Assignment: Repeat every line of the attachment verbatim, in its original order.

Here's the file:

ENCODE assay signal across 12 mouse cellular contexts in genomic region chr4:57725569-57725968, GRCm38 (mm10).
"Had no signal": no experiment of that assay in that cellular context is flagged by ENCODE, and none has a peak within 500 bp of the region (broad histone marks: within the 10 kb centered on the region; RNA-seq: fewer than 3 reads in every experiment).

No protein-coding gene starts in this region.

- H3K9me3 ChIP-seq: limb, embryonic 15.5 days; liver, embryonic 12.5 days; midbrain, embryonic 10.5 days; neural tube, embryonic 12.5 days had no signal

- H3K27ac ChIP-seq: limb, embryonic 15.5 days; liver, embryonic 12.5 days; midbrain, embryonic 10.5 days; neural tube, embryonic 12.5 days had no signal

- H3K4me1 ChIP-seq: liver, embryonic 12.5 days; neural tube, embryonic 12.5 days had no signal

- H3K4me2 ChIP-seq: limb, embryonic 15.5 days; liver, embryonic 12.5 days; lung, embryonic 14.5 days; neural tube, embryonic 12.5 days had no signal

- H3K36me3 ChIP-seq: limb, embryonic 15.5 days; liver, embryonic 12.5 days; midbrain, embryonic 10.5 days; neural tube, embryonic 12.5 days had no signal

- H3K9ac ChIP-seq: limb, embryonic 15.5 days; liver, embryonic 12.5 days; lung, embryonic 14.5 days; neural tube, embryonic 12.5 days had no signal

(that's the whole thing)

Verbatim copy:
ENCODE assay signal across 12 mouse cellular contexts in genomic region chr4:57725569-57725968, GRCm38 (mm10).
"Had no signal": no experiment of that assay in that cellular context is flagged by ENCODE, and none has a peak within 500 bp of the region (broad histone marks: within the 10 kb centered on the region; RNA-seq: fewer than 3 reads in every experiment).

No protein-coding gene starts in this region.

- H3K9me3 ChIP-seq: limb, embryonic 15.5 days; liver, embryonic 12.5 days; midbrain, embryonic 10.5 days; neural tube, embryonic 12.5 days had no signal

- H3K27ac ChIP-seq: limb, embryonic 15.5 days; liver, embryonic 12.5 days; midbrain, embryonic 10.5 days; neural tube, embryonic 12.5 days had no signal

- H3K4me1 ChIP-seq: liver, embryonic 12.5 days; neural tube, embryonic 12.5 days had no signal

- H3K4me2 ChIP-seq: limb, embryonic 15.5 days; liver, embryonic 12.5 days; lung, embryonic 14.5 days; neural tube, embryonic 12.5 days had no signal

- H3K36me3 ChIP-seq: limb, embryonic 15.5 days; liver, embryonic 12.5 days; midbrain, embryonic 10.5 days; neural tube, embryonic 12.5 days had no signal

- H3K9ac ChIP-seq: limb, embryonic 15.5 days; liver, embryonic 12.5 days; lung, embryonic 14.5 days; neural tube, embryonic 12.5 days had no signal